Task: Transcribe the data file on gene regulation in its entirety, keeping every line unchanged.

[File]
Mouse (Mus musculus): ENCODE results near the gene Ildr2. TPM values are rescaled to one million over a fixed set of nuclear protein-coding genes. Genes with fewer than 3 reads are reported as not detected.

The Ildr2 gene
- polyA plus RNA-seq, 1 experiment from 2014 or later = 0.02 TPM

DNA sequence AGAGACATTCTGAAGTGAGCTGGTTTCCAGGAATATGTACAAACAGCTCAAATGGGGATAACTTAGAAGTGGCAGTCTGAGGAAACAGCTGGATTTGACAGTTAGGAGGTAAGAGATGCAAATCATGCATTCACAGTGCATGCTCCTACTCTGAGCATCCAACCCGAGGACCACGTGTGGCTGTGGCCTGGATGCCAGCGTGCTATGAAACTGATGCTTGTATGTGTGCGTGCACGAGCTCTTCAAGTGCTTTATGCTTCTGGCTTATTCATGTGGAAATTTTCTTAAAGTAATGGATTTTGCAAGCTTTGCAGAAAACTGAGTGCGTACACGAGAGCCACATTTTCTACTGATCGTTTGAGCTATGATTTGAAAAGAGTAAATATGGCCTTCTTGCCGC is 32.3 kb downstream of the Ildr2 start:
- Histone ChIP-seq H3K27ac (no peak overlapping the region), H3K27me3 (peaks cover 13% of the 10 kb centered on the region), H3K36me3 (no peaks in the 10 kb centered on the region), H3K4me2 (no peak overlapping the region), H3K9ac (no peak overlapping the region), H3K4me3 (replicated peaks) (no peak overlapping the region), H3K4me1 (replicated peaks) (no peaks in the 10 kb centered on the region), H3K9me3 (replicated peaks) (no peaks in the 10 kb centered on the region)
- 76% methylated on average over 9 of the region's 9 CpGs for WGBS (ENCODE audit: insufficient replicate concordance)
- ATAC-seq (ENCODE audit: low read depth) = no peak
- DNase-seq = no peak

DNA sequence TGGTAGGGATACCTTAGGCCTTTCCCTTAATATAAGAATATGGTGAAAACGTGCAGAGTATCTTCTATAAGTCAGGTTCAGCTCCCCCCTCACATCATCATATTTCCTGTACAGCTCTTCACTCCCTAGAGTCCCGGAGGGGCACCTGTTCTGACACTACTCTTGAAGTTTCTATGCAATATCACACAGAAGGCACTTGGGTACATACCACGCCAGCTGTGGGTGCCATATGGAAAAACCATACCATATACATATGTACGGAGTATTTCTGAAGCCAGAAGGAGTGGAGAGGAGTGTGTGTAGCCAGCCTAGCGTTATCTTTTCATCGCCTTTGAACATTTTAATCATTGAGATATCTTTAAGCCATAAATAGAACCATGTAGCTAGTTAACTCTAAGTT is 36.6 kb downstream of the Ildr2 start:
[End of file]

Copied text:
Mouse (Mus musculus): ENCODE results near the gene Ildr2. TPM values are rescaled to one million over a fixed set of nuclear protein-coding genes. Genes with fewer than 3 reads are reported as not detected.

The Ildr2 gene
- polyA plus RNA-seq, 1 experiment from 2014 or later = 0.02 TPM

DNA sequence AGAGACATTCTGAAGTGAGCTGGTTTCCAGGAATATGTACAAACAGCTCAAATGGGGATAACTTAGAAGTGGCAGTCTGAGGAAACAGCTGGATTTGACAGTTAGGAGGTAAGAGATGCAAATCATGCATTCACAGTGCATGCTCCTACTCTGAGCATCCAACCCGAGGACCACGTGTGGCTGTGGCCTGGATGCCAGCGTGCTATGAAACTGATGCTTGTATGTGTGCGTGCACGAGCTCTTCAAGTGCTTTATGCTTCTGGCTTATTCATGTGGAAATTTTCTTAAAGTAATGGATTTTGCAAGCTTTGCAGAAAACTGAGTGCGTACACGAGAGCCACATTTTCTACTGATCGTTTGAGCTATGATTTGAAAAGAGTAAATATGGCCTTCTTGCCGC is 32.3 kb downstream of the Ildr2 start:
- Histone ChIP-seq H3K27ac (no peak overlapping the region), H3K27me3 (peaks cover 13% of the 10 kb centered on the region), H3K36me3 (no peaks in the 10 kb centered on the region), H3K4me2 (no peak overlapping the region), H3K9ac (no peak overlapping the region), H3K4me3 (replicated peaks) (no peak overlapping the region), H3K4me1 (replicated peaks) (no peaks in the 10 kb centered on the region), H3K9me3 (replicated peaks) (no peaks in the 10 kb centered on the region)
- 76% methylated on average over 9 of the region's 9 CpGs for WGBS (ENCODE audit: insufficient replicate concordance)
- ATAC-seq (ENCODE audit: low read depth) = no peak
- DNase-seq = no peak

DNA sequence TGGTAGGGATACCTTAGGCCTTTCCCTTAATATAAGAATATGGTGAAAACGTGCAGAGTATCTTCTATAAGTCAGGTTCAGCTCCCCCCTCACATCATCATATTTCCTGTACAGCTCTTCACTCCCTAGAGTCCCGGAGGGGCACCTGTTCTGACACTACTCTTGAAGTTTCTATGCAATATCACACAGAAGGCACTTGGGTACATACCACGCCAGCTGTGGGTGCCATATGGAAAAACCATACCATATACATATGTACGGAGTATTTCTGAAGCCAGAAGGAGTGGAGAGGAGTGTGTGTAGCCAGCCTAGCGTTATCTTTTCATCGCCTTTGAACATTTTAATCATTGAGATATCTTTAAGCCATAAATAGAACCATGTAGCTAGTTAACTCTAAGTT is 36.6 kb downstream of the Ildr2 start: